Report on Soufriere Hills (United Kingdom) — 9 January-15 January 2008
Smithsonian / US Geological Survey Weekly Volcanic Activity Report, 9 January-15 January 2008
Managing Editor: Sally Kuhn Sennert
Please cite this report as:
Global Volcanism Program, 2008. Report on Soufriere Hills (United Kingdom). In: Sennert, S K (ed.), Weekly Volcanic Activity Report, 9 January-15 January 2008. Smithsonian Institution and US Geological Survey.
16.72°N, 62.18°W; summit elev. 915 m
All times are local (unless otherwise noted)
MVO reported that fumarolic activity on the N and E flanks of the Soufrière Hills lava dome continued during 28 December-15 January. Active fumaroles were also noted in the Galway's area to the S of the dome and W in the Gages Wall area. Occasional rockfalls occurred; one produced a small ash plume on 7 January. Observations during an overflight on 9 January confirmed that the lava dome morphology had not changed since 3 January. The Alert Level remained elevated at 4 (on a scale of 0-5).
Based on pilot reports, information from MVO, and observations of satellite imagery, the Washington VAAC reported that a steam-and-gas plume with light ash content drifted S and SW on 10 January.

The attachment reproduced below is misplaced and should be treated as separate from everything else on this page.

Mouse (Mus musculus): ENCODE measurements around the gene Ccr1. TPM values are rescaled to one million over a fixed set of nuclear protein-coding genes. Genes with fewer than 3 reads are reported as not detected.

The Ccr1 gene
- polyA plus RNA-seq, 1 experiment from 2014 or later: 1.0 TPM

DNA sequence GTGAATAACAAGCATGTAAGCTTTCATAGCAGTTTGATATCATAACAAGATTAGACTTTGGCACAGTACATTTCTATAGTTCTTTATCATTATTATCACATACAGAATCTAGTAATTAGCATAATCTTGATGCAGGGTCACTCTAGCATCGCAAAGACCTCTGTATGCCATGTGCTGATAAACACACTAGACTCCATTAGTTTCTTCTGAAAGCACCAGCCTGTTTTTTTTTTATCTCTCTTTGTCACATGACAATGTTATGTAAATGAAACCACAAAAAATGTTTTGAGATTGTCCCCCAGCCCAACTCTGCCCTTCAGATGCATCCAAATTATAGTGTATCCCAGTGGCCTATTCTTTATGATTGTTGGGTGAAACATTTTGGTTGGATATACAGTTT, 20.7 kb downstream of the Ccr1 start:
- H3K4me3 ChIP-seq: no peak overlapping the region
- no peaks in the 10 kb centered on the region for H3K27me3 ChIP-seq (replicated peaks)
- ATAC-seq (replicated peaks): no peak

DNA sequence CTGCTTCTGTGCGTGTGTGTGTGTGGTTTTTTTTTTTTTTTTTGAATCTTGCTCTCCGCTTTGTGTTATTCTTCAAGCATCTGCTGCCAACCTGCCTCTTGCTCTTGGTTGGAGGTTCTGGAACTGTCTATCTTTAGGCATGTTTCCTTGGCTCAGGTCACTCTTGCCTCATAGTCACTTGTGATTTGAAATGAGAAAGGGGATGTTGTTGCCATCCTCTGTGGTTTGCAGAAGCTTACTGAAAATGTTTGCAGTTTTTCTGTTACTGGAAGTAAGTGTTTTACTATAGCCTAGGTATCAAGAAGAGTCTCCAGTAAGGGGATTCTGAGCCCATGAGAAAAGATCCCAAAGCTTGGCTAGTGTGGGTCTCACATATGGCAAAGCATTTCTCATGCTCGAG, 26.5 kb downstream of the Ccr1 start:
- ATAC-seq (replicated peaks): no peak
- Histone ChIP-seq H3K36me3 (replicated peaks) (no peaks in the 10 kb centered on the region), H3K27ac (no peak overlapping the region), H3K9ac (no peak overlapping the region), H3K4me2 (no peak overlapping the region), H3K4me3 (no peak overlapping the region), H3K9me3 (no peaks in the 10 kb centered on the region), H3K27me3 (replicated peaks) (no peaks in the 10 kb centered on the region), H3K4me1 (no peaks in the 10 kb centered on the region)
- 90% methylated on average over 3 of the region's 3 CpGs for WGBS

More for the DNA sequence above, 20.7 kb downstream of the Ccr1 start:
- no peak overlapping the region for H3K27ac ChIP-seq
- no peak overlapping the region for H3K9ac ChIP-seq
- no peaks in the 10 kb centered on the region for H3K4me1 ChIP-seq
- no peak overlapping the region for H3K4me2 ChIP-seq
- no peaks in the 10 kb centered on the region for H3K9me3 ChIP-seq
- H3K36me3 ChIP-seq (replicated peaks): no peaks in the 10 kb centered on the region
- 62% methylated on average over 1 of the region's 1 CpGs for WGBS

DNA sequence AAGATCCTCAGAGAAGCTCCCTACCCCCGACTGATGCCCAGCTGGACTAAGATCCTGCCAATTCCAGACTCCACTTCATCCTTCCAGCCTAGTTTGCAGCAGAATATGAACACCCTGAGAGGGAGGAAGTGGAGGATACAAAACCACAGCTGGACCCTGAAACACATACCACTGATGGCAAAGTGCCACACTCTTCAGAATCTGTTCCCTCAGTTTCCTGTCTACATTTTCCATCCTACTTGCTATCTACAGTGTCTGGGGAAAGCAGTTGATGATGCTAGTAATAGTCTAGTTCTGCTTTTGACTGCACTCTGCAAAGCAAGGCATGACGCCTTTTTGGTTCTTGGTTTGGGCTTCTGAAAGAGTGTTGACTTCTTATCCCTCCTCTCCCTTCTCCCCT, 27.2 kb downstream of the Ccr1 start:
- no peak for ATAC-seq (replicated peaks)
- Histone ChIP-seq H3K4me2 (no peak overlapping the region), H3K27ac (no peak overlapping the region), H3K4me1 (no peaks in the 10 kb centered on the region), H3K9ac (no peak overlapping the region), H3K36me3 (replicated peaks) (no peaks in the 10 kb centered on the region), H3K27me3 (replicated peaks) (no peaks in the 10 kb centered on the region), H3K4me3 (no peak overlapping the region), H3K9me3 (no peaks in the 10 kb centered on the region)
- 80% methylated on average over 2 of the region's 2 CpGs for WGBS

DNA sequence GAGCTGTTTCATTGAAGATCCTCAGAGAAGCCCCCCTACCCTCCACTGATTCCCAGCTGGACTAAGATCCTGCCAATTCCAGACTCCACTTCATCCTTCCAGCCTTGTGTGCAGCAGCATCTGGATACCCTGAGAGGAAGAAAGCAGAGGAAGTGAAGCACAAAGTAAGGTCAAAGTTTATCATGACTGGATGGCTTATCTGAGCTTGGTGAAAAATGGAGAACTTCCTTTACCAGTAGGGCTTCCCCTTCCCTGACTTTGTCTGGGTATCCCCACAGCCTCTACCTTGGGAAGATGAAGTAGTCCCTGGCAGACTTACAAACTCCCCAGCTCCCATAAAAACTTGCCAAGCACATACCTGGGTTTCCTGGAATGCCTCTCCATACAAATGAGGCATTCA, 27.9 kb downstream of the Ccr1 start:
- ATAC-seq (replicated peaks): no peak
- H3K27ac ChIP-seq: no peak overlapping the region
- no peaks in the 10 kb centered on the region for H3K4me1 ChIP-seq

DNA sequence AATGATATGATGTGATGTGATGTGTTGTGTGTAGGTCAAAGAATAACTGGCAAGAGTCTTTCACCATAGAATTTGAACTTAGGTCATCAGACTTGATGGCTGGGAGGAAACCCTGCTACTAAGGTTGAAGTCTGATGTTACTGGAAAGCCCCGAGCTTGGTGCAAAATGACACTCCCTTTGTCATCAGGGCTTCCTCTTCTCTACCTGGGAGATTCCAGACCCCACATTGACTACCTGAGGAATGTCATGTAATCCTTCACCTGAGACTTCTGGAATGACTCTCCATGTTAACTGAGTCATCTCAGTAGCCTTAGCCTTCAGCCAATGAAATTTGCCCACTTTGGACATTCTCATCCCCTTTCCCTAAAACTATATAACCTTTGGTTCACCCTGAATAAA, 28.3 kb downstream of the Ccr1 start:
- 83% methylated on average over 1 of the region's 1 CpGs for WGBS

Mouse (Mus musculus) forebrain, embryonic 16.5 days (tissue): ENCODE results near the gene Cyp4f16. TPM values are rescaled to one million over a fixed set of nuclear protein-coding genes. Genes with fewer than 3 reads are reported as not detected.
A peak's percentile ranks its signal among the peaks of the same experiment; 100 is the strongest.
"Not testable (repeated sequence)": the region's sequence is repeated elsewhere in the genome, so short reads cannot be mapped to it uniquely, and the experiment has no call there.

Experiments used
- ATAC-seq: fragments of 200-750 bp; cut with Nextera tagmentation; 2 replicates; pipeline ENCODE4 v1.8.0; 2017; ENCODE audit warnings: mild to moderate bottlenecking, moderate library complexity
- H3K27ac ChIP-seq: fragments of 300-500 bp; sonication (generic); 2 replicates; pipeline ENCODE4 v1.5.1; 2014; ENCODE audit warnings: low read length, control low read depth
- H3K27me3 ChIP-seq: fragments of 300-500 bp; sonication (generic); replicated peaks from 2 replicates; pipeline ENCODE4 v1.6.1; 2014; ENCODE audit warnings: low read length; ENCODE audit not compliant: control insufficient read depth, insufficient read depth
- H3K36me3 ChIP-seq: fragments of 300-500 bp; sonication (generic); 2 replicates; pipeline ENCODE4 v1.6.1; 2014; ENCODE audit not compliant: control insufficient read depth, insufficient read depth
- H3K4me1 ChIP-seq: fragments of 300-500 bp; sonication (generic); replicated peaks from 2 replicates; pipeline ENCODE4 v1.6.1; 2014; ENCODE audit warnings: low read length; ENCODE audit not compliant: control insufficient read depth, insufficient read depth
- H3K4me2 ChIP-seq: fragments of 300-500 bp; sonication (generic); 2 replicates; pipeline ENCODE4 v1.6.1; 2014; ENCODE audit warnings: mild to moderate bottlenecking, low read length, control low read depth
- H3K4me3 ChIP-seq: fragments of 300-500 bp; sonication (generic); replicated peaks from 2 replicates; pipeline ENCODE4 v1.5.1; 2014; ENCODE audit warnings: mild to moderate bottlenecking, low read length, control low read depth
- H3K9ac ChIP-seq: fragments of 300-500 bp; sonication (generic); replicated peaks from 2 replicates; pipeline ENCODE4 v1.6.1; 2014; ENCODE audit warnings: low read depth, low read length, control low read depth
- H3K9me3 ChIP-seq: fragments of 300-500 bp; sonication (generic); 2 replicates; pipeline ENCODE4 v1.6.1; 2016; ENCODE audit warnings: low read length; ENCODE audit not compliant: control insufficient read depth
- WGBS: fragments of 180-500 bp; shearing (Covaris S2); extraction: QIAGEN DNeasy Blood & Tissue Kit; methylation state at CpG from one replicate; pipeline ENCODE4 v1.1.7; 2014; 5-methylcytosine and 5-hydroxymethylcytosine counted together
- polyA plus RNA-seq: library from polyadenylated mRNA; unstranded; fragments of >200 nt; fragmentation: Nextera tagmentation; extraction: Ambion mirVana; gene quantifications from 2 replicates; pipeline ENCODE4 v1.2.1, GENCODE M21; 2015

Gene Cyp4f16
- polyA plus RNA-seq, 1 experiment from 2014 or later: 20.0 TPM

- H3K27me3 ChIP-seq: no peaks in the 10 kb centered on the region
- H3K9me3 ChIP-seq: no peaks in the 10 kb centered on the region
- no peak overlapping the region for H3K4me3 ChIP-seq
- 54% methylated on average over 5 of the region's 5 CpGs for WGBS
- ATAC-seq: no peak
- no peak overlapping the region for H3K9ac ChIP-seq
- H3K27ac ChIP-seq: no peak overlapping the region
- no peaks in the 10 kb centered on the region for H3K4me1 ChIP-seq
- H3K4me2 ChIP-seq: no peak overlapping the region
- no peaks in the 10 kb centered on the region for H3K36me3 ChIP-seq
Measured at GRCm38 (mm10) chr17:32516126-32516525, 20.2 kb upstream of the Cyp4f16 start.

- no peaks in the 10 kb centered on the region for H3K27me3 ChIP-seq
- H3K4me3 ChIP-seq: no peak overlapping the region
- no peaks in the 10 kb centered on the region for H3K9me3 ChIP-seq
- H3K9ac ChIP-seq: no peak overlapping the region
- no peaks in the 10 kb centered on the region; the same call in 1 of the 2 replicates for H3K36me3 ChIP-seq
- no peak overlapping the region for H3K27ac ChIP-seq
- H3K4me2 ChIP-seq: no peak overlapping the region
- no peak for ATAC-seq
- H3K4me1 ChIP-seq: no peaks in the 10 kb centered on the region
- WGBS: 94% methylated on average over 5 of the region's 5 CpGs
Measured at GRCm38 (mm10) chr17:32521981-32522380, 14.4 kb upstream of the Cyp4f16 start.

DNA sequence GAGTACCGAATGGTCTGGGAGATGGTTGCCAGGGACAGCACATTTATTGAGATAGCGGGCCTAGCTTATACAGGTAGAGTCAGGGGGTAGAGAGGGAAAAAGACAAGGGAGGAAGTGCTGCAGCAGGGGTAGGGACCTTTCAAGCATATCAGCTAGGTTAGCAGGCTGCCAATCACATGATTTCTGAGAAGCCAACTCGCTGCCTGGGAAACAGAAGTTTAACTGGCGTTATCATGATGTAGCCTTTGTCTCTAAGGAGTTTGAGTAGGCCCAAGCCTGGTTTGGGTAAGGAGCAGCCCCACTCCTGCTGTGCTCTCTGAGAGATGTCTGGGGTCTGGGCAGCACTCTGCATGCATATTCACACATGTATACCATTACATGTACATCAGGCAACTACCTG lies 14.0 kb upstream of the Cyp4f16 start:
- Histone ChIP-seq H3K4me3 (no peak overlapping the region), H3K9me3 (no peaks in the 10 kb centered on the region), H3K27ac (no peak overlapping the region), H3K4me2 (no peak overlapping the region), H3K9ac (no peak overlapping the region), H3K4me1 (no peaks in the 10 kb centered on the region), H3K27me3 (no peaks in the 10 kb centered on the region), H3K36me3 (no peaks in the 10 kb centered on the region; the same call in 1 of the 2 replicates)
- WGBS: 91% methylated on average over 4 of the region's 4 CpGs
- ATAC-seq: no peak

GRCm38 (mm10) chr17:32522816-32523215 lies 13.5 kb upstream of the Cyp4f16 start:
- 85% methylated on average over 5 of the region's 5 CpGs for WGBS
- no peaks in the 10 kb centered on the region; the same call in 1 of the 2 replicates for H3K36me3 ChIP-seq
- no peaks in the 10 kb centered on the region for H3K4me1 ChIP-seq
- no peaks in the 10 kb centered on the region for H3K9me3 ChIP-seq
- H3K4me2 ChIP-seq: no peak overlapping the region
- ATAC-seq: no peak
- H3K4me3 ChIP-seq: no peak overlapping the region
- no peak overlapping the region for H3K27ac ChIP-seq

Geologic Background. The complex, dominantly andesitic Soufrière Hills volcano occupies the southern half of the island of Montserrat. The summit area consists primarily of a series of lava domes emplaced along an ESE-trending zone. The volcano is flanked by Pleistocene complexes to the north and south. English's Crater, a 1-km-wide crater breached widely to the east by edifice collapse, was formed about 2000 years ago as a result of the youngest of several collapse events producing submarine debris-avalanche deposits. Block-and-ash flow and surge deposits associated with dome growth predominate in flank deposits, including those from an eruption that likely preceded the 1632 CE settlement of the island, allowing cultivation on recently devegetated land to near the summit. Non-eruptive seismic swarms occurred at 30-year intervals in the 20th century, but no historical eruptions were recorded until 1995. Long-term small-to-moderate ash eruptions beginning in that year were later accompanied by lava-dome growth and pyroclastic flows that forced evacuation of the southern half of the island and ultimately destroyed the capital city of Plymouth, causing major social and economic disruption.